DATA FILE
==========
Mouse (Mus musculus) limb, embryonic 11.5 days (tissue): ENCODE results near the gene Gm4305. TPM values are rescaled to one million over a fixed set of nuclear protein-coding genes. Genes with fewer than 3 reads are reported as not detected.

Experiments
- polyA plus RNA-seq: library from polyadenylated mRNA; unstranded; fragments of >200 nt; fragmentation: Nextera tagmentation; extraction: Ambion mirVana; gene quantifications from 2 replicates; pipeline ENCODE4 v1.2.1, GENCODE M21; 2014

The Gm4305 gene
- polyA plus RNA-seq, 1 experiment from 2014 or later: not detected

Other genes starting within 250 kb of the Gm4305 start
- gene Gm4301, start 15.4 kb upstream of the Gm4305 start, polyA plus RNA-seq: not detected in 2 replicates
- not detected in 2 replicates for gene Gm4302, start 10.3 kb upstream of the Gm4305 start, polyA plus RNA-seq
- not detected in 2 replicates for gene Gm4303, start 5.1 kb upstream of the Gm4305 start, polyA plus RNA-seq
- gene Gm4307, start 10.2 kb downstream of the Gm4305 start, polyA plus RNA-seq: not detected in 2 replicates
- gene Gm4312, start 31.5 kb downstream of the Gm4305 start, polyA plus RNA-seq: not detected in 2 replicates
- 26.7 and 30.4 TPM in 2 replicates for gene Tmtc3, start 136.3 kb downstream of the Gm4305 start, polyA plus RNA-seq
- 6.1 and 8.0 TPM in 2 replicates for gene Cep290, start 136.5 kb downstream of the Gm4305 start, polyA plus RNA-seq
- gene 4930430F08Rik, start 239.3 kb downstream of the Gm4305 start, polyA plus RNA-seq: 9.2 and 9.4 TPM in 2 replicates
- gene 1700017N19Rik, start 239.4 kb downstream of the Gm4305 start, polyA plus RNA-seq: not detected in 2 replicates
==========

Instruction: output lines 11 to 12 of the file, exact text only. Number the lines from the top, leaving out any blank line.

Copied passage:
- gene Gm4312, start 31.5 kb downstream of the Gm4305 start, polyA plus RNA-seq: not detected in 2 replicates
- 26.7 and 30.4 TPM in 2 replicates for gene Tmtc3, start 136.3 kb downstream of the Gm4305 start, polyA plus RNA-seq